A great left tackle needs to truly mirror, not just anticipate. And while Albert can show notable improvement on that front, it’s hard saying no to a talent like Matt Kalil.

Kalil hails from the pass-happy pro-style system out of USC.  He doesn’t seem to project as a Top 3 LT in the NFL, but he should rest comfortably in the Top 10 after a season or two. Kalil has a rare ability to mirror — at the Combine, it honestly looked like he was connected to the man across from him by rods. That’s a spooky mirror ability.

Watching tape on Kalil, and I’ve watched plenty, is almost a dull enterprise. He gets beat once in a blue moon, and occasionally he’ll pancake the man across from him. But for 95% of the snaps, he is simply surgical; pass rushers bob and weave and then just disappear into him. It makes me worry a bit for USC quarterback Matt Barkley once Kalil is gone — I fear Barkley has never been tested to set an internal clock for the pass rush due to Kalill’s dominance.

Kalil’s only weakness, if it can even be called that, is his relative inexperience run blocking. USC’s run game has been pathetic the entire time Kalil’s been there. They don’t particularly like to run the ball, and they haven’t produced a running back worth looking at since Michael or Reggie Bush years ago. So Kalil will need some grooming at that.

But you’re cooking with the right tools here. His speed and athleticism are elite, so pulling and blocking in space should play to his strengths. And he always managed to get push against the defensive line, although he has close to zero experience opening holes for running backs.

I am not one that believes Albert should ever be moved to guard; if the Chiefs were able to somehow acquire Kalil, he would/should start at left guard for 2012. When Albert leaves in free agency in 2013, Kalil slides over.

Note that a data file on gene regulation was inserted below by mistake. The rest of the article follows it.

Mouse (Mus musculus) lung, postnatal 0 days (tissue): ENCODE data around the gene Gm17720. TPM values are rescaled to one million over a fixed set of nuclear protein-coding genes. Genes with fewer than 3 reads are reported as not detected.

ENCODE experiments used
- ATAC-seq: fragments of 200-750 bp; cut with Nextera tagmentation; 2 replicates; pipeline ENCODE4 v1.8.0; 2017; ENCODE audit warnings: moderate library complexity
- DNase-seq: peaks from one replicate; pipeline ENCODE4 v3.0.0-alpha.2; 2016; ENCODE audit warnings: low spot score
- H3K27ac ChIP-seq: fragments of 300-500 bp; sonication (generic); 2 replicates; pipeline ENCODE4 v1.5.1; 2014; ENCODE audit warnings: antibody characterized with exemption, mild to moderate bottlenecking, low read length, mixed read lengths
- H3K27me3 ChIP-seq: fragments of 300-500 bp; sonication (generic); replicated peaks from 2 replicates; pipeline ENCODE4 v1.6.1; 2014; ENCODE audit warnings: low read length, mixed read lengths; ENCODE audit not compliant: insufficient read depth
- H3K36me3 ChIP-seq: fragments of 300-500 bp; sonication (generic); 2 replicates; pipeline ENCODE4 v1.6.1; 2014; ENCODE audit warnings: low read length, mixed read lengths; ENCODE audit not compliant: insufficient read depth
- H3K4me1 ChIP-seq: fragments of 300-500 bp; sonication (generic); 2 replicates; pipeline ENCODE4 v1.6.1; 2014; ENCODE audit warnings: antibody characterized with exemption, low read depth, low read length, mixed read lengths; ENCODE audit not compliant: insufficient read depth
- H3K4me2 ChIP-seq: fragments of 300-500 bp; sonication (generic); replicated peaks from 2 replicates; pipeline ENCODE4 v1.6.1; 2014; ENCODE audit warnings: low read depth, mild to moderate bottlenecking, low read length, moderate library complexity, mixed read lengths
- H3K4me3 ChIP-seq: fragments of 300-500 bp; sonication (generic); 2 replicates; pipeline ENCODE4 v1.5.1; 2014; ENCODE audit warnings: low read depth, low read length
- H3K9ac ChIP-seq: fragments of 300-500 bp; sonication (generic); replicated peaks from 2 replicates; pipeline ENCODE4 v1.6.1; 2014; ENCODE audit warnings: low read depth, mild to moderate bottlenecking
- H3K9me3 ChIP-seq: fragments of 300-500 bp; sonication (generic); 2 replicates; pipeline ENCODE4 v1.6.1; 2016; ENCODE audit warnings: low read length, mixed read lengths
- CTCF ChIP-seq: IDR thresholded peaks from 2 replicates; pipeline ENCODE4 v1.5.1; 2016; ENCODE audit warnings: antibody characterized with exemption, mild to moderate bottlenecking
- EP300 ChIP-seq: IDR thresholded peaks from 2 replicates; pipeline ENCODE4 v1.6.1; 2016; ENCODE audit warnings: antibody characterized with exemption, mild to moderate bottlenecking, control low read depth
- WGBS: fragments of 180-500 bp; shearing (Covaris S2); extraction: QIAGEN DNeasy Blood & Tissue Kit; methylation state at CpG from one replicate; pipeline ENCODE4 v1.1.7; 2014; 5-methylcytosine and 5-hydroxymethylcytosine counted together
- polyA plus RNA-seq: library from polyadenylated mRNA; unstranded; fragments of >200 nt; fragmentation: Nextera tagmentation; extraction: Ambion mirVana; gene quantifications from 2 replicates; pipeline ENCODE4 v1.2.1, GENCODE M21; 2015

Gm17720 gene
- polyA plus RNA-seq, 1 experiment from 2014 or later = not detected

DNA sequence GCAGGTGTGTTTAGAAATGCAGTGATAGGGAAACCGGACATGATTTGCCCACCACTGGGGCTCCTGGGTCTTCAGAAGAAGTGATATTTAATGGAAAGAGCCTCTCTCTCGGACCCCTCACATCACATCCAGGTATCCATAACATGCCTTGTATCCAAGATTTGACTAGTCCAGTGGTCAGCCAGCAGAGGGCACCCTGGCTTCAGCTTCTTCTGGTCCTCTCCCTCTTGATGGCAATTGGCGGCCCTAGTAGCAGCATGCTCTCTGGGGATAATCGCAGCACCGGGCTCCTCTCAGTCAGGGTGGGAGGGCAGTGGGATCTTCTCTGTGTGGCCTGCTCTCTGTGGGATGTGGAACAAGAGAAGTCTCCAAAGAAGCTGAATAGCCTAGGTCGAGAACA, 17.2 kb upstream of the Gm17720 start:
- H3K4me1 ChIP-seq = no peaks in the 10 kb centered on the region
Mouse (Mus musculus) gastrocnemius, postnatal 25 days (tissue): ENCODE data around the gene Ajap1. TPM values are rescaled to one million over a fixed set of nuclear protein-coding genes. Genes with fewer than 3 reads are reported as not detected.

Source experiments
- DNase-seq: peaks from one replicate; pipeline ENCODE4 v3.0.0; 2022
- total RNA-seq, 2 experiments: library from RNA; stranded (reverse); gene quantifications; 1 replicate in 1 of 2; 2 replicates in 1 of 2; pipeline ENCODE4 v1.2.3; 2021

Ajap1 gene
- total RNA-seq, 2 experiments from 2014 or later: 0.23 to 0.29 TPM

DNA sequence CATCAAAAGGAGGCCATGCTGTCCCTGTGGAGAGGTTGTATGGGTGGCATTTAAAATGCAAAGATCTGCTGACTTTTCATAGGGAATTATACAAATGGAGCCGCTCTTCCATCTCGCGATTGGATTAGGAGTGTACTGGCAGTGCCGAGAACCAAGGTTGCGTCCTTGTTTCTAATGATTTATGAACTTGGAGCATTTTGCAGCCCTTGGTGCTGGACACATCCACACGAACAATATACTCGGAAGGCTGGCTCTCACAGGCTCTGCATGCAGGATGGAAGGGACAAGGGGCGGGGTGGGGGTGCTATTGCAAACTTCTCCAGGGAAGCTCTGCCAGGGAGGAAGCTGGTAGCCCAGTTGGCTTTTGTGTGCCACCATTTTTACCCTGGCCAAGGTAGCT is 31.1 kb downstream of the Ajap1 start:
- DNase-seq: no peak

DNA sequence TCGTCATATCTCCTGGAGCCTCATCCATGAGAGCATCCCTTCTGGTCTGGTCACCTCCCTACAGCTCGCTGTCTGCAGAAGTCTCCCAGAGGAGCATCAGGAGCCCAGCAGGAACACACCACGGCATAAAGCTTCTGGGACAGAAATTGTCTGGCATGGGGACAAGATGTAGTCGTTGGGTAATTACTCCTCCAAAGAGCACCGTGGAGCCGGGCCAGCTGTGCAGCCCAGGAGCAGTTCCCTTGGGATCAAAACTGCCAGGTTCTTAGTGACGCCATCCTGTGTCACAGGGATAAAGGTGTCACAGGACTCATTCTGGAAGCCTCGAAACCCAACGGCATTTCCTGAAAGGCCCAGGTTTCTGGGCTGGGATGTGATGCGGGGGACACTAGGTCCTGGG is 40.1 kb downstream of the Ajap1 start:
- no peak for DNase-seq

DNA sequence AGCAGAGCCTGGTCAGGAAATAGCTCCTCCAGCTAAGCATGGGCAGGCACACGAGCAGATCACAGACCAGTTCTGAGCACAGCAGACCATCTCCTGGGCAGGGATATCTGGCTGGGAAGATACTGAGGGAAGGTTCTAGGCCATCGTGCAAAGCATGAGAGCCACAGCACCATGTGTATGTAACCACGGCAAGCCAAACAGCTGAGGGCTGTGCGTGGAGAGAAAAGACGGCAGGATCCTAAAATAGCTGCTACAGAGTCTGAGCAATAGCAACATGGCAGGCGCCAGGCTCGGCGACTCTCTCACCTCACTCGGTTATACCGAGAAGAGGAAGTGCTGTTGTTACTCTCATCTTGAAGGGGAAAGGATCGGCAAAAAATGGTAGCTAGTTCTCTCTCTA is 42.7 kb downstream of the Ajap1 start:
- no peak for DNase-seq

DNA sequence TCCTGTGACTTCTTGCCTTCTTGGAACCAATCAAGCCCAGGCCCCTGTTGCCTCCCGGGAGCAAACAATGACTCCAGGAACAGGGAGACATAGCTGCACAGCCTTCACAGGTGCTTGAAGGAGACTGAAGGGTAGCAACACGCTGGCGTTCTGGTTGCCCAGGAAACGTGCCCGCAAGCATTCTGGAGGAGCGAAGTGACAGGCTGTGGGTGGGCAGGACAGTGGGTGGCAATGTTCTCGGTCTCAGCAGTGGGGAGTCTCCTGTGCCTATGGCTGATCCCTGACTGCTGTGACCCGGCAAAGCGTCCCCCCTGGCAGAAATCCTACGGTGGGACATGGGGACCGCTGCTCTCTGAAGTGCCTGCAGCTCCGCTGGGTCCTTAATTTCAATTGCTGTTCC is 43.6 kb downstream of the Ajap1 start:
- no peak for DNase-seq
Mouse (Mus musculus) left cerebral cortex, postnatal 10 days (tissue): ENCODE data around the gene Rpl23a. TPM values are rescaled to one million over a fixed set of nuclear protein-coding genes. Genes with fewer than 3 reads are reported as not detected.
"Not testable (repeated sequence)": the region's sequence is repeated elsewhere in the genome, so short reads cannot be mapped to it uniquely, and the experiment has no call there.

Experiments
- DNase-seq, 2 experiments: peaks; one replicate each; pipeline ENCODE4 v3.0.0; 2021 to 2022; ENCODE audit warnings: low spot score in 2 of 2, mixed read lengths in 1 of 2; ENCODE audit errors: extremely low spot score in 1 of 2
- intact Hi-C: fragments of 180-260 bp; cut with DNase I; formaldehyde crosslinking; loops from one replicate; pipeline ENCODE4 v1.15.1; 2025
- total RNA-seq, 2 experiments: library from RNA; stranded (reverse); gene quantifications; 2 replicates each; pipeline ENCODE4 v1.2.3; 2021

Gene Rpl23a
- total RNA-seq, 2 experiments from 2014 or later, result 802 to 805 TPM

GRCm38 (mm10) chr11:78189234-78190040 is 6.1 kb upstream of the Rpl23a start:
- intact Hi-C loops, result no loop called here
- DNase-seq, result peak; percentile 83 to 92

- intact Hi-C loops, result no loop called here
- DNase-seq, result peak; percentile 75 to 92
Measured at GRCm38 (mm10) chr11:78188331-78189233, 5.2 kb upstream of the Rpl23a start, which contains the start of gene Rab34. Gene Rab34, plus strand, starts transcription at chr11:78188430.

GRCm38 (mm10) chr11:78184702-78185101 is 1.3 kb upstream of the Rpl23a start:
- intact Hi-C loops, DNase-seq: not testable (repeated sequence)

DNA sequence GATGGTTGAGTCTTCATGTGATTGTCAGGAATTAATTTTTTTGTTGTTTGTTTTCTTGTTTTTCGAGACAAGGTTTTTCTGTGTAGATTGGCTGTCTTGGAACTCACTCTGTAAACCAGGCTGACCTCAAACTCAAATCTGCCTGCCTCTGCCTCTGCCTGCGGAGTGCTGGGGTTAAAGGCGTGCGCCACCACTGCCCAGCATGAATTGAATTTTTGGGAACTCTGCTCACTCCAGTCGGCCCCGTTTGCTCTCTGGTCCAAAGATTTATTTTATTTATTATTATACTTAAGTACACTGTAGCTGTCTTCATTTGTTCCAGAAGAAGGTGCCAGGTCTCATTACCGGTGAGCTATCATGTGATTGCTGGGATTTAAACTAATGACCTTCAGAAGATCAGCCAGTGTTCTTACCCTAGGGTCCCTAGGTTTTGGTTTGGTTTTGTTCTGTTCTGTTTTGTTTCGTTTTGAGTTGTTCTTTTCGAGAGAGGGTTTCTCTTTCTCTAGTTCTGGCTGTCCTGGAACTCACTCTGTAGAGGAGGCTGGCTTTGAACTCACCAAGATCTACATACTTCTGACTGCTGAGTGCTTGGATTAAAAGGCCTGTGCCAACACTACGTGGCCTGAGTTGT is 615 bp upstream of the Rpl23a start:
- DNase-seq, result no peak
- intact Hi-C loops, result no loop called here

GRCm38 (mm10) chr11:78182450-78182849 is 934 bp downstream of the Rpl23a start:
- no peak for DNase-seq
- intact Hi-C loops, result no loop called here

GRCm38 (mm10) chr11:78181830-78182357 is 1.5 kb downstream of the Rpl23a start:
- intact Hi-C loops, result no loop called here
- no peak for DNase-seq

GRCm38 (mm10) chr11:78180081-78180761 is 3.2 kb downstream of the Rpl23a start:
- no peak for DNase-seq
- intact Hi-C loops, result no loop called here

Breaking Down The Logistics

All of this talent, for months, has given Kalil the appearance of being a shoo-in for the third overall selection to the Vikings, until these new rumors began surfacing.

So instead of the long-predicted Draft going as follows:

1. Indianapolis Colts: QB Andrew Luck, Stanford
2. Washington Redskins: QB Robert Griffin III, Baylor
3. Minnesota Vikings: OT Matt Kalil, USC
4. Cleveland Browns: RB Trent Richardson, Alabama
5. Tampa Bay Buccaneers: CB Morris Claiborne, LSU
6. St. Louis Rams: WR Justin Blackmon, Oklahoma State

It is being rumored to fall:

1. Indianapolis Colts: QB Andrew Luck, Stanford
2. Washington Redskins: QB Robert Griffin III, Baylor
3. Minnesota Vikings: CB Morris Claiborne, LSU
4. Cleveland Browns: RB Trent Richardson, Alabama
5. Tampa Bay Buccaneers: ???
6. St. Louis Rams: ???

If Kalil were to somehow fall past #3, he’s not going to selected by either the Browns or the Bucs, who both like their current starters at LT. But the Rams would love to acquire Kalil, to keep QB Sam Bradford upright and to move their current disappointment at LT, Rodger Saffold, to RT. The Bucs, who don’t really have a need for Justin Blackmon (they just signed Vincent Jackson), would likely offer a fire sale to whomever wanted to trade up to #5. And they’d probably get a deal done.

Even if the Bucs couldn’t deal the pick, and Rams passed (because they still wanted Blackmon, let’s say), Kalil could still be selected by the Jacksonville Jaguars at #7 overall (they have had similar disappointments with LT Eugene Monroe) or to the Buffalo Bills at #10 (who just lost their starting LT to the Philadelphia Eagles).

So the long and short of it is, there’s just no way Kalil falls to the Chiefs at #11. The most likely scenario is that if the Chiefs want Kalil, they will have to move up to #5 overall to acquire him.

The cost of doing business in that scenario? The Chiefs would almost certainly have to give their second rounder away to facilitate this trade. Maybe more, if the Bucs are fielding multiple suitors.

So my question to you, Addicts, is this: do you pull the trigger on Kalil if it means having to give a second rounder away to the Bucs?